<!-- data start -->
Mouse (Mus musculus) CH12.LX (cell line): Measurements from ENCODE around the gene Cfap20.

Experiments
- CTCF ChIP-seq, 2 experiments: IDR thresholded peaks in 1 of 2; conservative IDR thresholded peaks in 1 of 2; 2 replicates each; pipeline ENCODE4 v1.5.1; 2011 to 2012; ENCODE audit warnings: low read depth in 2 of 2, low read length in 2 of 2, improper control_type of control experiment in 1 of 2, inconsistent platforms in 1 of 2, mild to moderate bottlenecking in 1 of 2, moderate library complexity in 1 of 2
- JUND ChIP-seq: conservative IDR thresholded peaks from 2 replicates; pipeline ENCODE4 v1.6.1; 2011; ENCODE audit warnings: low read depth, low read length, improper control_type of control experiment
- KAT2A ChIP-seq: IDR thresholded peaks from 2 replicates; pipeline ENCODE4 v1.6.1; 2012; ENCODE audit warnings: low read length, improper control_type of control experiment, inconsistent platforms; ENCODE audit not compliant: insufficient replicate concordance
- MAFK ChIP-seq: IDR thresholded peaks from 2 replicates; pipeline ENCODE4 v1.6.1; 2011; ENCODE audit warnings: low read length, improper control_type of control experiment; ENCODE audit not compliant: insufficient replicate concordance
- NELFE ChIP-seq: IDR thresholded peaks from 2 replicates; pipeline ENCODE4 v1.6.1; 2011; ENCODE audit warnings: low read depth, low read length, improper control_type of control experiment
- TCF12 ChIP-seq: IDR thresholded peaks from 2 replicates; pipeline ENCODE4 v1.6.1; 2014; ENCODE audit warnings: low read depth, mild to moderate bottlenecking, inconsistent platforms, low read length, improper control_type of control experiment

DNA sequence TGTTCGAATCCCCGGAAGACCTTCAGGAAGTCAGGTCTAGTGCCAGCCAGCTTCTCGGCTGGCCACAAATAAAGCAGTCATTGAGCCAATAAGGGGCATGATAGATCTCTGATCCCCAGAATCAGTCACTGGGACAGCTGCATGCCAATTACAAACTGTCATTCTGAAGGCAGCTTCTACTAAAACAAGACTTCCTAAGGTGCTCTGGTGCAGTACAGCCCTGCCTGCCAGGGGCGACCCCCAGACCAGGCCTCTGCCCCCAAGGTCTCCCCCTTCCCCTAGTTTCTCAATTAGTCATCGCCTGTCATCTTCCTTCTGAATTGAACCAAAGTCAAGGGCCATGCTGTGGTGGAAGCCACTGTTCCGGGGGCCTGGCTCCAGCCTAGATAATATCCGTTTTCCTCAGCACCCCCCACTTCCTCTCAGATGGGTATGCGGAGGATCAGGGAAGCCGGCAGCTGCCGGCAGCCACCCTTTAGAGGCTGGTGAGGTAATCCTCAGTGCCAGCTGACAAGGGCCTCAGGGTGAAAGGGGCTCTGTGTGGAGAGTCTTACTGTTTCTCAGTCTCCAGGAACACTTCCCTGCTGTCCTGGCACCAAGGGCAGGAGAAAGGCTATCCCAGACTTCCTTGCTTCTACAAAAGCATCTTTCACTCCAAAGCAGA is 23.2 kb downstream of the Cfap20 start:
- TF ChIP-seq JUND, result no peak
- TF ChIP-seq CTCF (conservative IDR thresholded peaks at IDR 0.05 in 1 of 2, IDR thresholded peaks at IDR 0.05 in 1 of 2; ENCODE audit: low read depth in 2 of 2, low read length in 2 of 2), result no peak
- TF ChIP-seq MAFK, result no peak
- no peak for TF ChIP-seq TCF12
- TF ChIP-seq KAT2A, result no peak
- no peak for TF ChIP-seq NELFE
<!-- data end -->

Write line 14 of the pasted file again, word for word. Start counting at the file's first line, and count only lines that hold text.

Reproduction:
- TF ChIP-seq KAT2A, result no peak